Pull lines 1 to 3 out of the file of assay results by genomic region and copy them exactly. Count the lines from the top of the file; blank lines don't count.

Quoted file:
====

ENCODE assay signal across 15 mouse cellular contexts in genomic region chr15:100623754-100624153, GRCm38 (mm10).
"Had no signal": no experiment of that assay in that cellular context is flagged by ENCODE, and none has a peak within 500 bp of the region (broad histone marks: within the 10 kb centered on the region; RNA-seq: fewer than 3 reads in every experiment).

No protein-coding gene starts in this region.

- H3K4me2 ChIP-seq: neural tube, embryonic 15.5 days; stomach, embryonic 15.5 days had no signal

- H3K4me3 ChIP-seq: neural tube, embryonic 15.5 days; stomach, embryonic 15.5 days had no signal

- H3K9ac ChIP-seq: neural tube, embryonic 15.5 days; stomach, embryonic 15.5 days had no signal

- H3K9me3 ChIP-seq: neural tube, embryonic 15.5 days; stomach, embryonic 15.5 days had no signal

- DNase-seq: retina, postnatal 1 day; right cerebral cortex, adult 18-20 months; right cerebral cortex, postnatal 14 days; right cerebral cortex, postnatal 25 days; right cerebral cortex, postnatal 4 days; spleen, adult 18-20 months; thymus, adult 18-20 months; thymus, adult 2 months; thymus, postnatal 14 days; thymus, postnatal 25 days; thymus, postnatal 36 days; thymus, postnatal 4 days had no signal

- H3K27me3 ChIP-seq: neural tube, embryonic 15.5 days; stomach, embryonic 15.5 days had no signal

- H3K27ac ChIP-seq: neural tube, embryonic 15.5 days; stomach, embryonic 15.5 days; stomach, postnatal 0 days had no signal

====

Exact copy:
ENCODE assay signal across 15 mouse cellular contexts in genomic region chr15:100623754-100624153, GRCm38 (mm10).
"Had no signal": no experiment of that assay in that cellular context is flagged by ENCODE, and none has a peak within 500 bp of the region (broad histone marks: within the 10 kb centered on the region; RNA-seq: fewer than 3 reads in every experiment).

No protein-coding gene starts in this region.